I try to make sure I pour from the jugs in the same order on each round of pouring, and also try to make sure I’m not pouring a colour on top of the same colour in the mould.

I keep pouring until the moulds are full:

Filling up the mould

Filling up the mould

Almost full...

Almost full…

Full!

Full!

By this stage the batter is quite a bit thicker than when I started to pour, and looks none too tidy, but it doesn’t really matter once I start adding texture to the top:

Mid-texturing the top

Starting to tidy up the top

And the finished item:

Tutti Frutti ready to set up

Tutti Frutti in the mould

I generally leave soap in the mould for 48 hours before I unmould and cut:

Rainbow Drop Swirl mid-cut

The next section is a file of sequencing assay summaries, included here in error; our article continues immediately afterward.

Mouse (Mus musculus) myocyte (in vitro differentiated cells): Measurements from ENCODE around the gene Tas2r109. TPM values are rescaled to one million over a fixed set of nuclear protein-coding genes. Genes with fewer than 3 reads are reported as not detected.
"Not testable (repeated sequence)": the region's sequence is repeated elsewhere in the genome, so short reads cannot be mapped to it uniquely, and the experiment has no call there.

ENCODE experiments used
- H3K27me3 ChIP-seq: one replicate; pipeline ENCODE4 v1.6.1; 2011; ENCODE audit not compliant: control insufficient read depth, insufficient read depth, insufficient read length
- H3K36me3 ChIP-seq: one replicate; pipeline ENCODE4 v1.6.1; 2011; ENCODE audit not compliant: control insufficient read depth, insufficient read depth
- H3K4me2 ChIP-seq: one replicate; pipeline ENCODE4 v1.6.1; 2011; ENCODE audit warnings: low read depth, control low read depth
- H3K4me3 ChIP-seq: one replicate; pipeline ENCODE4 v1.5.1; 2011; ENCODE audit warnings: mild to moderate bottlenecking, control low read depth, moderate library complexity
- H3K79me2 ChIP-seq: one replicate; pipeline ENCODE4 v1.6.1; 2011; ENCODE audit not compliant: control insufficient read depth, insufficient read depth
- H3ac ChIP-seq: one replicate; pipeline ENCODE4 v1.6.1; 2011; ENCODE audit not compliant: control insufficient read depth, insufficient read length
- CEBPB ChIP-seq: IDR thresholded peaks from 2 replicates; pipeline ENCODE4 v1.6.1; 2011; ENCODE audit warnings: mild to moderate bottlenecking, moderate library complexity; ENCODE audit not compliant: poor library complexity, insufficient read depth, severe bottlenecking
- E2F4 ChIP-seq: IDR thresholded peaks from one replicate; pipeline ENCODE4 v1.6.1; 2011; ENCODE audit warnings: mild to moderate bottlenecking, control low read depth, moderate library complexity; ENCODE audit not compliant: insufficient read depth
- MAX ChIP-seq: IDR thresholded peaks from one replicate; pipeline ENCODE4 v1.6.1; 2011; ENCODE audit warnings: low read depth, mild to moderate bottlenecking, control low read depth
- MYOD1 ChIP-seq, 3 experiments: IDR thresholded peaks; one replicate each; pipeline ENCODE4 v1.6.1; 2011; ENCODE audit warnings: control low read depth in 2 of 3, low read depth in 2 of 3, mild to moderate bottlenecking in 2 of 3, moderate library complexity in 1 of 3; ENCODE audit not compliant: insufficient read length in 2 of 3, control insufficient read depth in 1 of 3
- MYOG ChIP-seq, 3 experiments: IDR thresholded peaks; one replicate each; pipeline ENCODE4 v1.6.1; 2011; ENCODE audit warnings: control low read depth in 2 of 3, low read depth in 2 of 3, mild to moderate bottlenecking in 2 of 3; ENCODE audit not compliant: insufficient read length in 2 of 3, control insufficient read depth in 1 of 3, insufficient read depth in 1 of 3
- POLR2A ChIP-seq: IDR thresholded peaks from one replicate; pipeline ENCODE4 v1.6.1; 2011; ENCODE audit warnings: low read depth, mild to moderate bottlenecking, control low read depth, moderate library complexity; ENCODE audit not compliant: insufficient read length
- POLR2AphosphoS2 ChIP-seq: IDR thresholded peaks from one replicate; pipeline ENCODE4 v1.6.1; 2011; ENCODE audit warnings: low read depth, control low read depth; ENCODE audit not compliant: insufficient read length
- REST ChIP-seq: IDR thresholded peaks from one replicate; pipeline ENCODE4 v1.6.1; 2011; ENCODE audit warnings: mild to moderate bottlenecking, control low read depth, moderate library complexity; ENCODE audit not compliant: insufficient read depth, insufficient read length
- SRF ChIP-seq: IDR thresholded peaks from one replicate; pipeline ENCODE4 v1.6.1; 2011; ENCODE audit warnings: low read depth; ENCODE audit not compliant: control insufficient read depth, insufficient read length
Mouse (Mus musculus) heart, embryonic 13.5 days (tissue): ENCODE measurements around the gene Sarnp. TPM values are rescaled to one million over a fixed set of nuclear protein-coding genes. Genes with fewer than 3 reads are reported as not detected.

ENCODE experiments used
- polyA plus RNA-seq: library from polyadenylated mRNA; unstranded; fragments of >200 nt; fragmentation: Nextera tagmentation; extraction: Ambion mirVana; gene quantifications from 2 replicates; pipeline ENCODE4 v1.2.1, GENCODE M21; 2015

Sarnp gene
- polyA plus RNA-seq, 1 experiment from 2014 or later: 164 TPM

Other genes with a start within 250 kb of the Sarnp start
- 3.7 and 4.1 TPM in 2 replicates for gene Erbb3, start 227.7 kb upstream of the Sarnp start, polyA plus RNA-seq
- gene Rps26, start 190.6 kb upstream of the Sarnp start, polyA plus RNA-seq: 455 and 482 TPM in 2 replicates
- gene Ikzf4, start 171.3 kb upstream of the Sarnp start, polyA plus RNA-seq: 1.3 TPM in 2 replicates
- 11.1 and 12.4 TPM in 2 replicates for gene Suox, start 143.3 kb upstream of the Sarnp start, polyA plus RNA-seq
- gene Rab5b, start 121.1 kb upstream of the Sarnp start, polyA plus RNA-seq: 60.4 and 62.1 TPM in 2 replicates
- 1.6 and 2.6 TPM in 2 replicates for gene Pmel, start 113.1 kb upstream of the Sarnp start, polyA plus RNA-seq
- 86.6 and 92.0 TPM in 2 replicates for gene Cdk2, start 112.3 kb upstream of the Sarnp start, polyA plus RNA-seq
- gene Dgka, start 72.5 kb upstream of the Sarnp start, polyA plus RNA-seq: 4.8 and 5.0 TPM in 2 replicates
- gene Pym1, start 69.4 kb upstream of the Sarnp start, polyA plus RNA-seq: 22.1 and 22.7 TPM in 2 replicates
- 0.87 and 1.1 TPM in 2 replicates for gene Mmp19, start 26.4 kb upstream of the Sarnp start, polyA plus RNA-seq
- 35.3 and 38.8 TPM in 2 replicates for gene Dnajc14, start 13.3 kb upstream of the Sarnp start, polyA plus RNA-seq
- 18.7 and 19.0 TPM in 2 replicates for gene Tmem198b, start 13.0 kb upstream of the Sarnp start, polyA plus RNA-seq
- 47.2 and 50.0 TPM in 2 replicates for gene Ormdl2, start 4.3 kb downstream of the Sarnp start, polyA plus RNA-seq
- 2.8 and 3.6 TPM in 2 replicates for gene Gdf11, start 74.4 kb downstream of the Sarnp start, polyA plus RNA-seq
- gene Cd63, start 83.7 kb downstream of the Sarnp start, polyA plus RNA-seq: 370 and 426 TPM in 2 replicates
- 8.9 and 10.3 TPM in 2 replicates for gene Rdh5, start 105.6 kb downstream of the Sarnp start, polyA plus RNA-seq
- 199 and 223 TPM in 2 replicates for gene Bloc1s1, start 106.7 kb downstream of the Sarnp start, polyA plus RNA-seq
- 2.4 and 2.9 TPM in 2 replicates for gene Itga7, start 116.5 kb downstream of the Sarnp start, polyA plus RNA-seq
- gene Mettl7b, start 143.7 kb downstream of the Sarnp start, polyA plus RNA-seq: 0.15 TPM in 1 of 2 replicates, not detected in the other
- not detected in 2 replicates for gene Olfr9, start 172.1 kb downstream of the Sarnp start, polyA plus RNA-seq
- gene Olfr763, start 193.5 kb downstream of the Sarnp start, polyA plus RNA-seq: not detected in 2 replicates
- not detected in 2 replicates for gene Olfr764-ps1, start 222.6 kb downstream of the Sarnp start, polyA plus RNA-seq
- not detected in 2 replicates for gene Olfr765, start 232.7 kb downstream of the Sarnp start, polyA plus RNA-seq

Rainbow Drop Swirl mid-cut

And that’s it.  It’s cured for 4 weeks, bevelled and tidied up, cured for another 2 weeks then released for sale.

Some time ago I started using the Instagram hashtag #dropsaretops for some of my photos – please use the tag to share your own drop swirls and make this drop swirl junkie very happy 😀

 

Luscious Lavender Restocked – with a Twist

I found that photograph that I thought I’d deleted yesterday. Actually, I had deleted it, but discovered that my phone keeps a copy of recently deleted photos – who knew? (Many people, clearly, but not me 😉

So, just popping in and out quickly to finally share the third of last weeks batches:

Here it is in the mould:

Luscious Lavender in the Mould

Luscious Lavender in the Mould

And here it is freshly cut (and a little rough and ready). The twist (such as it is) is a slightly different shade of the darker purple – I’d run out of the regular mica so had to improvise: